Background: An approach to surgical management of the patient with groin pain is described based on our experience with 54 patients, six of whom had bilateral symptoms. History and physical examination are sufficient to relate the pain to one or more of the lateral femoral cutaneous (LFC), ilioinguinal (II), iliohypogastric (IH), or genitofemoral (GF) nerves.
Study design: Retrospective analysis of patients with groin pain is reported, with emphasis on cause, involved nerves, and outcomes of operative management. The LFC was decompressed. The II, IH, and GF nerves were resected. Outcomes were graded as excellent, good, and poor in terms of pain relief and functional restoration.
Results: For the entire series of patients with painful groins, excellent relief of pain was achieved in 68% and restoration of function achieved in 72%. Ten percent had a poor result. The best results were for II and IH, which were 78% and 83% excellent for both pain relief and restoration of function, with 11% and 17% having a poor result, respectively. The worst results were for the small group of patients with a GF problem, 50% of whom had an excellent and 25% a poor result. Patients who were likely to get an LFC entrapment were those with a nerve located above or within the inguinal ligament. Complications included bruising and cautery injury to the LFC.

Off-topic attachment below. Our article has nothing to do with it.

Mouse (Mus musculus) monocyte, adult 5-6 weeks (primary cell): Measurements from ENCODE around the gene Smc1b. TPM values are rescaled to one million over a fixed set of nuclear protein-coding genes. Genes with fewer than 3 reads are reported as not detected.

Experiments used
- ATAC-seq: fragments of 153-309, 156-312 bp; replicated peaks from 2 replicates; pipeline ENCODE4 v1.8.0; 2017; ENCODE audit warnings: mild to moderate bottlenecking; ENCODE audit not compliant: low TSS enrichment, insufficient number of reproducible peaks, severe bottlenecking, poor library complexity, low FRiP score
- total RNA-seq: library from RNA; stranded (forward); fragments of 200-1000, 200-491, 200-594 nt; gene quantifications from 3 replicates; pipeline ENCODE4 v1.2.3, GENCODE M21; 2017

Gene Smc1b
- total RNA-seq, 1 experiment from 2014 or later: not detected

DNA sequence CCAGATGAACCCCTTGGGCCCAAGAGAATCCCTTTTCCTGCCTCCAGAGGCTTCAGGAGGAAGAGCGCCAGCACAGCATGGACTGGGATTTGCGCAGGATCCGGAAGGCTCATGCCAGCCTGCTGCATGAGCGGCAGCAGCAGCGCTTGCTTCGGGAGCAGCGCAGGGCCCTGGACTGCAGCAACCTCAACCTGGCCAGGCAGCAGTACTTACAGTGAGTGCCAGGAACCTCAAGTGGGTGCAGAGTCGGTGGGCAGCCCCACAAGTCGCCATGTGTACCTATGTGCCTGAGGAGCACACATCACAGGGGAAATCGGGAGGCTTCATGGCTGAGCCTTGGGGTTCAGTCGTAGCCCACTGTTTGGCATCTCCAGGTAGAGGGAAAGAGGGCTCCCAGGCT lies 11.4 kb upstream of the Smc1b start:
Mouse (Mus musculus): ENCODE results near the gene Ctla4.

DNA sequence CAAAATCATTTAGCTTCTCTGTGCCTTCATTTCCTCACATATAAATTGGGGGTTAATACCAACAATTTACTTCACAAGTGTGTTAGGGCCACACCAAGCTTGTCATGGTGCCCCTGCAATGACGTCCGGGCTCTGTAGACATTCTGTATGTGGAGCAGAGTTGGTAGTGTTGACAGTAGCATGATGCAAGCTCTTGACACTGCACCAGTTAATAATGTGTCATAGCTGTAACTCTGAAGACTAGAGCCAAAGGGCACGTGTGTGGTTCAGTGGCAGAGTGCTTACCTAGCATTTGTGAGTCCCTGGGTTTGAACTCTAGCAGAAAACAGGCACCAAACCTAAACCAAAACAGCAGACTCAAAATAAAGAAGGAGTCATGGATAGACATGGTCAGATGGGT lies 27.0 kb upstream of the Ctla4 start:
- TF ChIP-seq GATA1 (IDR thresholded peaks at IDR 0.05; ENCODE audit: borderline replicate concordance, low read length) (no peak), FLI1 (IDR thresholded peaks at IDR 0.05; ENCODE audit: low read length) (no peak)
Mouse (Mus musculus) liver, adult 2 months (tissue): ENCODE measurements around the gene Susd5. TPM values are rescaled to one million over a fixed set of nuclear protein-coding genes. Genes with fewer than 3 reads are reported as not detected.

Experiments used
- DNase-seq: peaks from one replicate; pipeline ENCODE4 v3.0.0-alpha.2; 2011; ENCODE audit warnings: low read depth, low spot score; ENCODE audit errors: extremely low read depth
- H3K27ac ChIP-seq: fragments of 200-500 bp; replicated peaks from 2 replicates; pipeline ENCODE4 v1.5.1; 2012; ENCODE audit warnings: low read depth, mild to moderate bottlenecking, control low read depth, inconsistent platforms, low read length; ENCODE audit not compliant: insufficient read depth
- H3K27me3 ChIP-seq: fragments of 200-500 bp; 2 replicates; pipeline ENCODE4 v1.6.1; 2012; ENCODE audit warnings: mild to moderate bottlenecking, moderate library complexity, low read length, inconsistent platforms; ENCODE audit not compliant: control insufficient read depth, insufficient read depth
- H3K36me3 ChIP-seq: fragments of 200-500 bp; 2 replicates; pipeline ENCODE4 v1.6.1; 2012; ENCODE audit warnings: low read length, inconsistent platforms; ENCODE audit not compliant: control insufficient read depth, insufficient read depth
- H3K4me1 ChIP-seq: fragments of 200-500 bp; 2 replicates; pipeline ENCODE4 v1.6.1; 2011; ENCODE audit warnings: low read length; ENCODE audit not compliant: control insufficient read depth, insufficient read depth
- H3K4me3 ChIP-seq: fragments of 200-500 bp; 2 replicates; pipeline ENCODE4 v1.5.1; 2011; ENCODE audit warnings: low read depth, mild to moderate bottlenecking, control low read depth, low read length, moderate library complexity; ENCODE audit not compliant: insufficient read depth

Conclusions: Groin pain of neural origin can be relieved with a high degree of patient satisfaction by considering whether one or more of four different nerves are the source of that pain, by realizing that symptoms can be referred to regions other than the groin, such as the pelvic viscera (IH), the knee (LFC), and the testicle (GF), and by treating the appropriate nerve(s) by either neurolysis (LFC) or resection.